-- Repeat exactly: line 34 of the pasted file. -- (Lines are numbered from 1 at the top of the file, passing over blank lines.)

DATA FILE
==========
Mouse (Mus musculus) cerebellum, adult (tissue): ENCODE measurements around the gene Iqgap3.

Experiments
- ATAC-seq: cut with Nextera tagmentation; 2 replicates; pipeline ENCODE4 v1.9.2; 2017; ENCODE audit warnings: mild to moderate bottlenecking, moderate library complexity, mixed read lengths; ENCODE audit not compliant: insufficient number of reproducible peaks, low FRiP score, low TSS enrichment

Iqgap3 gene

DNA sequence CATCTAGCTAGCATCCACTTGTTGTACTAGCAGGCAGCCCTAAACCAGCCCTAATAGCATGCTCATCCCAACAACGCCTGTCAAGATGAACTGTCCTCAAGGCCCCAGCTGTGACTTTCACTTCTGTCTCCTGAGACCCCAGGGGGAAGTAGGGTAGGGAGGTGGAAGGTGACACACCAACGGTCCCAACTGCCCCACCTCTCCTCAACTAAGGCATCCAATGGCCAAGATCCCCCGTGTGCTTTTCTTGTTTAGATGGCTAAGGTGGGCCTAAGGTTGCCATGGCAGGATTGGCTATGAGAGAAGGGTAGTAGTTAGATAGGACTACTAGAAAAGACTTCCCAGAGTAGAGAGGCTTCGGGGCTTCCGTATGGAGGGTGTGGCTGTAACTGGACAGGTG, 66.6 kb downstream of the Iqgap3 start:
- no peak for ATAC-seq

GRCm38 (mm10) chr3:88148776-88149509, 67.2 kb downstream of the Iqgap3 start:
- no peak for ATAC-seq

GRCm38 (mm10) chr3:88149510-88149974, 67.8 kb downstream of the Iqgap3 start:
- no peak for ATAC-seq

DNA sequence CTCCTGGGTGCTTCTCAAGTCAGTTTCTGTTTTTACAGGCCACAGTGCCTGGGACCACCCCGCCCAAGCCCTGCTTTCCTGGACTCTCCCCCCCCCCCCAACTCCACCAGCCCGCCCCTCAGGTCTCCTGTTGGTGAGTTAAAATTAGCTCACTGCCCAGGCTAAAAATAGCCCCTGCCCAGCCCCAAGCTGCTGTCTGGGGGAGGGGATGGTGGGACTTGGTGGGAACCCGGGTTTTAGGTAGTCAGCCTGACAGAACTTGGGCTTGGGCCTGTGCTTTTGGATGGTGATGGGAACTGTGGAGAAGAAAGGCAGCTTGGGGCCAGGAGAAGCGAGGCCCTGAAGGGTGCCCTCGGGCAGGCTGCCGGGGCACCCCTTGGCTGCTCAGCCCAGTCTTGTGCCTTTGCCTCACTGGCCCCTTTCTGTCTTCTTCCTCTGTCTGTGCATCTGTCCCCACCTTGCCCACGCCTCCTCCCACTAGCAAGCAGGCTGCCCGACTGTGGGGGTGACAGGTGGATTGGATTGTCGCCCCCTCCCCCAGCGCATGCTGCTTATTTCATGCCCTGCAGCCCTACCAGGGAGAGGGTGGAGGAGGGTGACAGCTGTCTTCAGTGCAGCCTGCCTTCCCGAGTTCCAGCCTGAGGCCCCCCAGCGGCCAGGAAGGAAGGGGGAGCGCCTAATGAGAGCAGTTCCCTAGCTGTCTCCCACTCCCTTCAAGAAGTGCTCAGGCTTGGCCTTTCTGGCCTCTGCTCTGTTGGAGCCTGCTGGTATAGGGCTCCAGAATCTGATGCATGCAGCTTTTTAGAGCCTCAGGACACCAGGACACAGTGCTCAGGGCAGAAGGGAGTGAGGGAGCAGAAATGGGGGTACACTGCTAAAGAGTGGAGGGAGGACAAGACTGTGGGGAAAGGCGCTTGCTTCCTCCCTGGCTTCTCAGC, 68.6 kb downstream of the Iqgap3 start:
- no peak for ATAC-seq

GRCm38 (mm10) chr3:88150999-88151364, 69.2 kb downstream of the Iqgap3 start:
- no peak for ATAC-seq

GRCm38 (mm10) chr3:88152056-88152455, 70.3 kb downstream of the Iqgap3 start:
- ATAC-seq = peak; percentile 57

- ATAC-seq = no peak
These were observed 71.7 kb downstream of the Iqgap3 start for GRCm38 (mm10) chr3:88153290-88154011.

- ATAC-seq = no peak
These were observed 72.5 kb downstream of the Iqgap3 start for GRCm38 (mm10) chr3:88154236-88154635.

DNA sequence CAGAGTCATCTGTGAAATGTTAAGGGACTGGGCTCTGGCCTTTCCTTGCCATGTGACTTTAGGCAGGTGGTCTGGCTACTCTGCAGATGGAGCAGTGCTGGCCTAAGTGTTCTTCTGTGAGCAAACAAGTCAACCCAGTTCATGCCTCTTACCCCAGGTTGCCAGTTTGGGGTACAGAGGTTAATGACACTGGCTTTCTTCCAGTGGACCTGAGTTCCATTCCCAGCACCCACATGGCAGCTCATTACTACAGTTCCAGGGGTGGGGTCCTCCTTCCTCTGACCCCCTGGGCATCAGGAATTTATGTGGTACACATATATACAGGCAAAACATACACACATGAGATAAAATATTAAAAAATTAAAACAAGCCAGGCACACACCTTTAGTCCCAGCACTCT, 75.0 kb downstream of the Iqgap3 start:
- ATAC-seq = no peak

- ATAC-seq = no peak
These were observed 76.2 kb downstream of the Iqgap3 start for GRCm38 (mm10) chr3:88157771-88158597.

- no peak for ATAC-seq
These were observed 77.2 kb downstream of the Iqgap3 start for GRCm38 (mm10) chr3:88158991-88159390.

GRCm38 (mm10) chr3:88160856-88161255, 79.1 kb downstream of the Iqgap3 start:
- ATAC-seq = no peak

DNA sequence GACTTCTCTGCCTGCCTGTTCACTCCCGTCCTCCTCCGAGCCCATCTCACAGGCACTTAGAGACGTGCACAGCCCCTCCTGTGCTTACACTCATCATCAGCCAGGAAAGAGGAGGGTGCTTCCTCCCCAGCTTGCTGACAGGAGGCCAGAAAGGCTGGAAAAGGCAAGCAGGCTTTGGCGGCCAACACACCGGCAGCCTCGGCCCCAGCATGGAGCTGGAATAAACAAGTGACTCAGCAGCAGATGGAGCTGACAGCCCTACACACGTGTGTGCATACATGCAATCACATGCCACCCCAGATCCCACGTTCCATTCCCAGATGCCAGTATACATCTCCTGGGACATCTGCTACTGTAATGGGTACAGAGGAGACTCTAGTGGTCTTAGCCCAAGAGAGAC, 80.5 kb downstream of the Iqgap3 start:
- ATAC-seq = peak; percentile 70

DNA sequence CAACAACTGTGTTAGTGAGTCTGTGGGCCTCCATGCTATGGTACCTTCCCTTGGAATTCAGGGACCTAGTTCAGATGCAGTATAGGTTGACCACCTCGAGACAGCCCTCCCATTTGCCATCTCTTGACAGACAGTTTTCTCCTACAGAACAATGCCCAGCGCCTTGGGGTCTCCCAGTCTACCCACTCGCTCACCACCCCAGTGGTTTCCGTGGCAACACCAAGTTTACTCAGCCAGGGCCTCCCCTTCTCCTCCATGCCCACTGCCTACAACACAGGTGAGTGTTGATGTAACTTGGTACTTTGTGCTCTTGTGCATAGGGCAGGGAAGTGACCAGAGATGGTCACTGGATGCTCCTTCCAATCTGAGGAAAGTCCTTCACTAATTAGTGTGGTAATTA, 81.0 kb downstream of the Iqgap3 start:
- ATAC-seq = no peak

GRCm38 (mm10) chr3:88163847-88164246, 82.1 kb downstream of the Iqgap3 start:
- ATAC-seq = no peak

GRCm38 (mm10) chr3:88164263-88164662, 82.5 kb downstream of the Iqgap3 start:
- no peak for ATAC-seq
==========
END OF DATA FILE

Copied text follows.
- ATAC-seq = no peak